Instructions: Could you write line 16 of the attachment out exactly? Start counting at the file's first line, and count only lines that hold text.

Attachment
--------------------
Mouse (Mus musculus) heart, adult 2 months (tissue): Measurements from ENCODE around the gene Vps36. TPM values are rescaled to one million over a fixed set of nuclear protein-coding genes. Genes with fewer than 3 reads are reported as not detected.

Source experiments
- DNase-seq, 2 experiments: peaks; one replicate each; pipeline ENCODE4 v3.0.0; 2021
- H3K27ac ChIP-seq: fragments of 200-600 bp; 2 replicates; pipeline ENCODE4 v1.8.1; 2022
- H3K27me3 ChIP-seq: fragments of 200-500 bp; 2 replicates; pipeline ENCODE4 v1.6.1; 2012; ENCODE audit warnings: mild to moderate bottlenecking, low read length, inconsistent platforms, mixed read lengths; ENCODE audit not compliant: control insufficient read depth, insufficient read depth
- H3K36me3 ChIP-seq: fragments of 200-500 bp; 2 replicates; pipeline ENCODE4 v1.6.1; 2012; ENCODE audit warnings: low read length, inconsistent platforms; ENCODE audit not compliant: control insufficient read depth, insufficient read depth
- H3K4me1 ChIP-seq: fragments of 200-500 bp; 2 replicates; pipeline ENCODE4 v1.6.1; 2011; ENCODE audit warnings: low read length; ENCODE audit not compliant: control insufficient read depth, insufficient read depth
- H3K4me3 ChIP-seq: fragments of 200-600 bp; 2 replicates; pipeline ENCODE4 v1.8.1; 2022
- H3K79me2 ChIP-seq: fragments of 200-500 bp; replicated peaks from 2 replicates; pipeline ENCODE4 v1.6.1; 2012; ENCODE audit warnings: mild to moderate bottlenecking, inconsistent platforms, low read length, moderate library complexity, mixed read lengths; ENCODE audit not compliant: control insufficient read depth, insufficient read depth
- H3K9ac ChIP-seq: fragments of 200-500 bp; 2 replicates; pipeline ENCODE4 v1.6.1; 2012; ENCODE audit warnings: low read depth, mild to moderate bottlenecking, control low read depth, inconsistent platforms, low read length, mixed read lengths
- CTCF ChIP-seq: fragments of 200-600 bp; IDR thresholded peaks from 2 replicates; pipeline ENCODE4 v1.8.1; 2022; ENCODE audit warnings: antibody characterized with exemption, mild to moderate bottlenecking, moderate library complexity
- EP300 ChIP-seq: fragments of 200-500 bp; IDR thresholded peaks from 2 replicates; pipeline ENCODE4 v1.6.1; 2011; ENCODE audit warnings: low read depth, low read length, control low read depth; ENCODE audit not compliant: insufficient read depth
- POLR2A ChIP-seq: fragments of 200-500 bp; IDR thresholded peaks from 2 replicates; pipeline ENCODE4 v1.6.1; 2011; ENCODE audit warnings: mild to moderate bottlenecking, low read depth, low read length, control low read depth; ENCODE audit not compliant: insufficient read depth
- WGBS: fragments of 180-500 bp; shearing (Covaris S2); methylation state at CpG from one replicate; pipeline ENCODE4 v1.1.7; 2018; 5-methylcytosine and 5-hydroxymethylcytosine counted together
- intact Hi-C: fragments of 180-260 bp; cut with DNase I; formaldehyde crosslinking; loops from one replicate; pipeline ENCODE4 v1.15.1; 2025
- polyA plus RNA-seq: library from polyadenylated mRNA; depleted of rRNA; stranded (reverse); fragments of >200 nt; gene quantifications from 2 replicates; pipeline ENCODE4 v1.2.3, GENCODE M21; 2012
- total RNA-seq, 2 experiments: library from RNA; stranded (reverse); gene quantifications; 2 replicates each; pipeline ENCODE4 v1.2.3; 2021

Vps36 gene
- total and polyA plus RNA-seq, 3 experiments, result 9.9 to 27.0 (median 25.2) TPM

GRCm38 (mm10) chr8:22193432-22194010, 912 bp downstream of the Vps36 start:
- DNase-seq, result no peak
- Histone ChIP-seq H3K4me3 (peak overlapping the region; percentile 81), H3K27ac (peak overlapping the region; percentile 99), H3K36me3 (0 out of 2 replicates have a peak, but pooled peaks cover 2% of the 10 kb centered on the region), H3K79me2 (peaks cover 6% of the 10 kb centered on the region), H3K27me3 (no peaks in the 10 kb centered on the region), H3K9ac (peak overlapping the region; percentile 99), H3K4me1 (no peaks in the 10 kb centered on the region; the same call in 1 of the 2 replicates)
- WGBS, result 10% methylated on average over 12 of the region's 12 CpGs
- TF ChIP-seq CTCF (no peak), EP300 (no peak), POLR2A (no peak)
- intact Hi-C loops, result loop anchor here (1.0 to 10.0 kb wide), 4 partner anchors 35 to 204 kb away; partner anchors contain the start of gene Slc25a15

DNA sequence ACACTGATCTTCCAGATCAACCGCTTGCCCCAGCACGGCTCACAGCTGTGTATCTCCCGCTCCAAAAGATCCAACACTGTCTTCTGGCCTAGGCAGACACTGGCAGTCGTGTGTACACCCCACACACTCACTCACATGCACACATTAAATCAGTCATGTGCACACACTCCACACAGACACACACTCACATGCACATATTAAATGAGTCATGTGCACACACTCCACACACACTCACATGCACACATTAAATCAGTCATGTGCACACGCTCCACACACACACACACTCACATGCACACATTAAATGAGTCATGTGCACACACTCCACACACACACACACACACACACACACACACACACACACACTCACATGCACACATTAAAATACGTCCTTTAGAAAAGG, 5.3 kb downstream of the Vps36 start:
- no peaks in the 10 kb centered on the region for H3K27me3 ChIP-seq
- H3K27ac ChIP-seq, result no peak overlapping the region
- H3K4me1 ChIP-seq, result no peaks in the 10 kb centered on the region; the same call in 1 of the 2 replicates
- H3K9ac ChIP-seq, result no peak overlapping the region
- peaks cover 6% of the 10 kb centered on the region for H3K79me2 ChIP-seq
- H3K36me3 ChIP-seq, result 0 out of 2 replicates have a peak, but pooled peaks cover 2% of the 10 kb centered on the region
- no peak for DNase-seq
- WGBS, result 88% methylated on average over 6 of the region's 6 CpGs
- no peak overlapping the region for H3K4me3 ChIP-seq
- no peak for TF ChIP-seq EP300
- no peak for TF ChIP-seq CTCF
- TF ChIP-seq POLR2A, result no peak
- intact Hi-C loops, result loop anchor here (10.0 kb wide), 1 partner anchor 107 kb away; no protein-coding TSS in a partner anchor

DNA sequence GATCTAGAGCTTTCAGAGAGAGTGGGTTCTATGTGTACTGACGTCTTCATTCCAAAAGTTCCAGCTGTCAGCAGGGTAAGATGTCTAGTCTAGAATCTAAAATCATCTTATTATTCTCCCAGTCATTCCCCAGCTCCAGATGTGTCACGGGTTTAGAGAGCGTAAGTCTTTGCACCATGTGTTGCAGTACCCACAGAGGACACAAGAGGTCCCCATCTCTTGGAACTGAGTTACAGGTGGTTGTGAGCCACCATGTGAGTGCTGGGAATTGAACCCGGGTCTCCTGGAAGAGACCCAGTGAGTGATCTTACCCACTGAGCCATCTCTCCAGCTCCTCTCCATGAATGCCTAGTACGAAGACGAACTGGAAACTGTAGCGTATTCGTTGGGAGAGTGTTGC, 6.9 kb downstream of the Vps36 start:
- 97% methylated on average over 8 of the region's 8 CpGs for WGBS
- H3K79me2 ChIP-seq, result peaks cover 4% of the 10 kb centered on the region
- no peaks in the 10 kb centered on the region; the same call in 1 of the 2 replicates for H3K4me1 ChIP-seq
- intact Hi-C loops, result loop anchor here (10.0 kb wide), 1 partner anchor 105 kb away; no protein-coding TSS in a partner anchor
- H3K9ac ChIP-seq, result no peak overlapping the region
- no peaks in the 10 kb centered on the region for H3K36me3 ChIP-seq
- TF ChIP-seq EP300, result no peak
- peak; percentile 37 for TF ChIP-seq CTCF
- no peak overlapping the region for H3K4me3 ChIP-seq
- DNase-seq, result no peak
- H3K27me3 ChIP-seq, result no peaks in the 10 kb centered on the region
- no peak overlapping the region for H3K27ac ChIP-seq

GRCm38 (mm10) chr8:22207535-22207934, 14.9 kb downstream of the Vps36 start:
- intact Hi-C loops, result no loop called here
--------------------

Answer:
- polyA plus RNA-seq: library from polyadenylated mRNA; depleted of rRNA; stranded (reverse); fragments of >200 nt; gene quantifications from 2 replicates; pipeline ENCODE4 v1.2.3, GENCODE M21; 2012